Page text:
Meyers, former administrator, dies at 51
Michelle Meyers '83, former assistant director of equal opportunity at the College, died of breast cancer on Oct. 29. She was 51 years old.
Meyers, who left the College in 2007 to form a consulting firm with women's studies professor Giavanna Munafo and became the director of the Office of Equal Opportunity Programs at Emory University in 2008, advocated for diversity and was responsible for College compliance with federal and state affirmative action regulations.
"Meyers didn't just serve as an administrator," history professor Annelise Orleck said. "She really cared about the people on this campus."
Cara Fuller '00, Meyers' former student intern, said that Meyers was helpful to minority students trying to find their place in the Dartmouth community,
"Meyers was just so open helping students like me and others figure out our place in a sort of nonjudgemental and understanding manner," Fuller said.
Meyers' colleagues said that in addition to remembering her caring nature, they would remember her sense of poise and composure in the workplace.
Orleck said that Meyers had an impressive ability to deal with antagonism during emotionally charged meetings. In particular, during one workshop in which emotions ran high, Meyers' "manner and her presence and her directness," in addition to her recognition of her own vulnerability, allowed her to defuse anger, Munafo said.
Ozzie Harris '81, Meyers' colleague at Dartmouth and Emory, also recalled a meeting during which his wristwatch flew off his arm and nearly struck Meyers in the face. Harris said that Meyers continued to discuss the facts at hand, recognizing that "the issue wasn't the watch, the issue wasn't me getting animated, the issue was the work we were engaged in."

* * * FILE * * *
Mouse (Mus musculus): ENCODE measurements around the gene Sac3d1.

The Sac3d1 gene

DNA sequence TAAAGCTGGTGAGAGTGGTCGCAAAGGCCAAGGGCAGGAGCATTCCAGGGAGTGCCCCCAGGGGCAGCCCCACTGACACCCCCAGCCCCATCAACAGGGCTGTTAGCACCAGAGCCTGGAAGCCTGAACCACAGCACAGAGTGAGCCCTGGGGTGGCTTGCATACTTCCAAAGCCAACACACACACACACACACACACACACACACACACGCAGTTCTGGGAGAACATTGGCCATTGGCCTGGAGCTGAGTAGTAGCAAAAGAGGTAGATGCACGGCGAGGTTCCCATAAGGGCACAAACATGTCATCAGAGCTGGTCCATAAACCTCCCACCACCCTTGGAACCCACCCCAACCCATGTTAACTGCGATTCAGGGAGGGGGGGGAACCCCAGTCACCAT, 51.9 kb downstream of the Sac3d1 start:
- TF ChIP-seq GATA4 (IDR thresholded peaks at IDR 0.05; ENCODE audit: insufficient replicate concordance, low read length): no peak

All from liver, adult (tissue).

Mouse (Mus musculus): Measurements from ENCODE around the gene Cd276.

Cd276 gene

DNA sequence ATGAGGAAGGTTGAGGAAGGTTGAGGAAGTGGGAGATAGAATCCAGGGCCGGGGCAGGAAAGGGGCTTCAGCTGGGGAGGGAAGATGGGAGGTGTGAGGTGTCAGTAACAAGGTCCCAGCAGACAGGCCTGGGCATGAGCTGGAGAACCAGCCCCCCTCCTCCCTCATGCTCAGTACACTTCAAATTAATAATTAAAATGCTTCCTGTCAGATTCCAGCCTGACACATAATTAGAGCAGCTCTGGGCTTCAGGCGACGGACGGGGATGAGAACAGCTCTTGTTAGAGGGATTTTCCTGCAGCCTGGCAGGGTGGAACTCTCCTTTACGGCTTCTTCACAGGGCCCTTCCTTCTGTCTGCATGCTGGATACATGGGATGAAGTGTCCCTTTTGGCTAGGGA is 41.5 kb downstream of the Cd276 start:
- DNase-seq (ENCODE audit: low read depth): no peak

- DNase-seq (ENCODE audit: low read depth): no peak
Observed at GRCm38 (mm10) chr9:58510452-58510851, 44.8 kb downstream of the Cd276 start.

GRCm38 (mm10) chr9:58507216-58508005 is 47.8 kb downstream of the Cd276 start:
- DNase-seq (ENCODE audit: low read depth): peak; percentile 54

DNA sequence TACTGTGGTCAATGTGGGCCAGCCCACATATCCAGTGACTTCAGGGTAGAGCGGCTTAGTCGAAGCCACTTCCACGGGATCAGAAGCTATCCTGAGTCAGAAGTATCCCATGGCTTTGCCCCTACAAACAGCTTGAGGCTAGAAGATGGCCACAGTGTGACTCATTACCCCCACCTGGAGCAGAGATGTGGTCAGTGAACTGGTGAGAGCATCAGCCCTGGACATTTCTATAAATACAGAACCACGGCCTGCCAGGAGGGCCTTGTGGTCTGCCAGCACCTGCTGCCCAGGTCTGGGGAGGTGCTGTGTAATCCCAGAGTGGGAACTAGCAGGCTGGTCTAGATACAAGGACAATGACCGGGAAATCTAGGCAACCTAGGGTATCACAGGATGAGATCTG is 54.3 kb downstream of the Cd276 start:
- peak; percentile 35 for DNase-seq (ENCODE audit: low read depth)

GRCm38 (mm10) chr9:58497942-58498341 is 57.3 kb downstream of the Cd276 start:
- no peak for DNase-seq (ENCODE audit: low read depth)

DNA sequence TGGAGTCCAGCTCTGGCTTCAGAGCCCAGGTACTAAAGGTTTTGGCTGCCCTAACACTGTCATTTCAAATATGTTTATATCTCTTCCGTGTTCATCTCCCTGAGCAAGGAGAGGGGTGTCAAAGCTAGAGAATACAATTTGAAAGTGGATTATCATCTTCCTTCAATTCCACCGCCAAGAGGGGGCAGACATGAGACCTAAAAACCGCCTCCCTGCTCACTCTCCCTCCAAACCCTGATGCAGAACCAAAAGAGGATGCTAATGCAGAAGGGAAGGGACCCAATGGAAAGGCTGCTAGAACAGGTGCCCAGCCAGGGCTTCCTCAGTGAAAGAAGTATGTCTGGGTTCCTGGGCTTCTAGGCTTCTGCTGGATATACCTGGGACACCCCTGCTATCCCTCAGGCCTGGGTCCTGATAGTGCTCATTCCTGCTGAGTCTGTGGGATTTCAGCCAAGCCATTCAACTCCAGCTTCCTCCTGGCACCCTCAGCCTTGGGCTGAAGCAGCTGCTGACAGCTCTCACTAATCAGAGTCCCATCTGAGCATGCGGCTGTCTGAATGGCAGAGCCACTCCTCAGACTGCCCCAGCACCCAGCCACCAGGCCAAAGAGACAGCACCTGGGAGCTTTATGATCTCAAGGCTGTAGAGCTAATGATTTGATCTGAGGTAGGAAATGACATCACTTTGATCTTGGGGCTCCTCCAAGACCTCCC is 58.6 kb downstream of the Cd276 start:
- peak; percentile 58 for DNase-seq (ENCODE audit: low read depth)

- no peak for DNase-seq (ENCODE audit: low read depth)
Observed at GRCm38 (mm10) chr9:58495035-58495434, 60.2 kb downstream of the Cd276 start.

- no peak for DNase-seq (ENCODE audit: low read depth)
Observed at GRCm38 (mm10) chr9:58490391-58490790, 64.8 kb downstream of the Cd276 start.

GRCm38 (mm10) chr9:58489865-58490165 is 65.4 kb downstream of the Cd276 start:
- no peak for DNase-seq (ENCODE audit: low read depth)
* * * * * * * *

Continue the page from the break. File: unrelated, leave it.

Meyers also made an effort to connect the decisions made at work to more relatable topics, according to Munafo. During one session, Meyers associated her own love of cars with decision-making in the workplace. Meyers explained that while she likes to drive fast, she also gauges the risk. Similarly, in the workplace, decisions must be made using possible outcomes as a gauge, Munafo said.
Harris said that Meyers continued to have a sense of professionalism and determination even while suffering from the effects of breast cancer. Meyers' stamina, administrative skills and intelligence gave her the capacity to do an excellent job day in and day out, Harris said. Despite her cancer, "she worked while dragging an oxygen tank behind her" and left the Emory office "kicking and screaming," he said.
Even those who disagreed with Meyers "respected her graciousness and keen intelligence and understanding of the issues," Munafo said.
Meyers' friends and colleagues also noted that they will miss her personality and expressiveness in conversation.
"She would raise one eyebrow in a moment of skepticism," Orleck said. "She didn't have to speak. I would laugh and I would tell her everything she wanted to know."
College President Emeritus James Wright also recalled Meyers' personality. Although Meyers could be very serious, she also had a good sense of humor, Wright said.
An art history major at Dartmouth and a masters student in art history at Stanford University, Meyers appreciated art and modern aesthetics, emphasizing simplicity and straight lines, according to Munafo.
After visiting Meyers' home, Orleck remembers wondering why there were no appliances on the kitchen counter, even though Meyers was an excellent cook. Meyers responded that appliances "broke up the lines of the counter." Harris said that Meyers also had an artistic fascination with armchair design.
Josie Harper, Meyers' partner, declined to comment. Meyers' family was unavailable for comment by press time.
Sean Connolly contributed reporting to this article.